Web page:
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University » News Breakers » Tensas River NWR Does It Again

Tensas River NWR Does It Again
by Greg Hicks

There’s no place like home.  Dorothy said it in the “Wizard of Oz” in 1939 and Crowville’s Ricky Caldwell spoke those same words on the Tensas River NWR in 2012. Caldwell was born and raised not far from the land that would eventually become one of the best public land areas in Louisiana to hunt.  The Madison Recreation Hunting Club is where Ricky cut his teeth hunting with his Father at the end of the Sharkey Trail.  It was there in 1965 where he killed his first deer with a .410 that his Father had bought him, but when Chicago Mills sold the land to the government, the Caldwell’s lost their camp and ended up trying to hunt different lands for their quarry, but it never was quite the same as the swamp laden lands that they were accustomed to.

Finally, after hunting a few years away from where his heart always wanted to be, Ricky, along with his son and some friends, were able to buy a small lot on the Tensas River and once again, Ricky was reunited with the land he fell in love with.

Being a farmer, his schedule in the winter is slow and offers him plenty of time to hunt.  Knowing the land and the animals there like he does, Ricky know’s when to be in the woods to be successful in that area and from November 1 until January 31, he’s in a tree just about everyday but on Sundays.

Having already killed a good 8 point, Ricky knew he was in the right spot by the amount of deer that he was seeing one morning earlier in January.  One deer in fact gave him a shot and also taught him a lesson.  Ricky started hunting with a crossbow two years ago, but before that, he was a compound bow hunter and one set up he loved the most was when he could find two trees close together.  This particular day he’d found a set up just like that and was ready for action when he saw a 150 inch buck guard a doe.  As a smaller buck came closer to the doe, the big buck did something most hunters in louisiana have never heard. “He made a growling noise at the little buck.  I’ve heard them talk about a buck roar on TV, but I don’t know if that was it or not ,” said Caldwell.

After watching the buck for an hour, the deer finally gave Ricky a shot, but his attention was so intense on the shot placement that he neglected to see that the front of his cross bow was right at the tree in front of him.  When he pulled the trigger, the limbs lurched forward and struck the truck of the tree and sent his arrow into never never land.  “I was sick when that happened.  So sick I almost puked,” laughed Caldwell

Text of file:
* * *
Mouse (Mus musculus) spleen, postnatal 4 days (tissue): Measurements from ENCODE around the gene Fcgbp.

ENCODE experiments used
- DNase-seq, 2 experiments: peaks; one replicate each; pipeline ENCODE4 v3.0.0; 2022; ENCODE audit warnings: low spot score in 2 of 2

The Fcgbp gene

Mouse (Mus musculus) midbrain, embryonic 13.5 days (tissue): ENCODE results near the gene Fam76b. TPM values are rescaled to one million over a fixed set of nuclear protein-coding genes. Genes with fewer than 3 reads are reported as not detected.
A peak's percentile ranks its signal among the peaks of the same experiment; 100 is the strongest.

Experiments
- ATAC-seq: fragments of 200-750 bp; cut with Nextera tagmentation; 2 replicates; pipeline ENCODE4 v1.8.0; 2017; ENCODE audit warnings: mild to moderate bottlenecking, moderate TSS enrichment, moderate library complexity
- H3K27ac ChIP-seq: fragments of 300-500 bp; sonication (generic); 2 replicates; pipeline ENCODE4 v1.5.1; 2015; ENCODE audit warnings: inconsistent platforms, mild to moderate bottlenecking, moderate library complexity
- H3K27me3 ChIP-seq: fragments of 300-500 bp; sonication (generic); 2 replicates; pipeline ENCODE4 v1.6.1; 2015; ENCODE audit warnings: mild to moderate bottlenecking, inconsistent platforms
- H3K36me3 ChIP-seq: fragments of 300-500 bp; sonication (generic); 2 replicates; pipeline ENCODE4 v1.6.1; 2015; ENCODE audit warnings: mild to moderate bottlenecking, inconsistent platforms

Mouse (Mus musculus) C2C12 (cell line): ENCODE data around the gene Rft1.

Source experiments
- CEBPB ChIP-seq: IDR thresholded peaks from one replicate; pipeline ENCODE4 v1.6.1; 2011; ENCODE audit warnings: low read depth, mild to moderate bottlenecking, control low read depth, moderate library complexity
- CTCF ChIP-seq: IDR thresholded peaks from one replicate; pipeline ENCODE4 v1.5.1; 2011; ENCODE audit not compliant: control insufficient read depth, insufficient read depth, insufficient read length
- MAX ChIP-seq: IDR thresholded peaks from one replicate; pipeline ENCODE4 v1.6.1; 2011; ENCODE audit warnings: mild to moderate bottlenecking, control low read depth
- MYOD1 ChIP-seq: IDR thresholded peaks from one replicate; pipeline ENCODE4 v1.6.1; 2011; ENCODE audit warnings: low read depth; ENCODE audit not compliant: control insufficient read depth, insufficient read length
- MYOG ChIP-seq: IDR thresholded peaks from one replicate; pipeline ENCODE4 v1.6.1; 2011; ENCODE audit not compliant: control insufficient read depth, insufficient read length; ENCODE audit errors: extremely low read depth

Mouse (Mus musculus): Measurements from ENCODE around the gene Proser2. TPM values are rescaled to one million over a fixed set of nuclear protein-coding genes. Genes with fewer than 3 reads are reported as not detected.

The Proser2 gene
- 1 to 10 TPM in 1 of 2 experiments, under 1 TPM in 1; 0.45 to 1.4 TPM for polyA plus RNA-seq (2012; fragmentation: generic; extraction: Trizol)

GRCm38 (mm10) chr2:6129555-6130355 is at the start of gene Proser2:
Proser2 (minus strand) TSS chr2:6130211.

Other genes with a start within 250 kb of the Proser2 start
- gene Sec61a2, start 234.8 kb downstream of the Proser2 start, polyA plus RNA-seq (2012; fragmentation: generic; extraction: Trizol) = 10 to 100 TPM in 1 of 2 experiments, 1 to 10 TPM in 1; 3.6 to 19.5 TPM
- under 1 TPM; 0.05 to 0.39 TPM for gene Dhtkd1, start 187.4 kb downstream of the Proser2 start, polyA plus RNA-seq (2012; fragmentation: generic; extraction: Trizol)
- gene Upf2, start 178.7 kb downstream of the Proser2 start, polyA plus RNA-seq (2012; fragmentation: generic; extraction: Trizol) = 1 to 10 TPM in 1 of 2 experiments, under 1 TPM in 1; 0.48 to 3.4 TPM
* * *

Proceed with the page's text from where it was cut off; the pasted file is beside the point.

As he made his way back to his truck, he promised himself that he’d never speak of that embarrassing moment and hopefully he’d get a chance at redemption.  Ricky knew that the spot he was hunting was right where the big buck he missed would be hanging out and knew that he’d better hunt it hard if he wanted a trophy.

The relentless pursuit saw him hunt the spot for three days and then give it a break.  Three more days of hunting followed by a few days of rest.  After 12 hunts, Ricky had seen several deer, but nothing that he wanted to put a tag on and finally he’d just about had enough.  “I made the decision that I was going to hunt it one more time and then that’d be it for that spot,” he said.

Tuesday, January 24 found Ricky climbing the same tree for the last time. The temperatures were mild for January and at 9 A.M, he could hear something coming from behind him in the water.  It was a buck and it was coming fast.  When he finally got his crossbow up and ready, the deer turned and started paralleling him at 40 yards.  Every time Ricky tried to stop the massive seven point, he’d keep going until finally he was gone.  Thinking that his opportunity for taking a good deer in his spot had passed him at 40 yards, Ricky was ready to leave, but decided to stay until 10 A.M.

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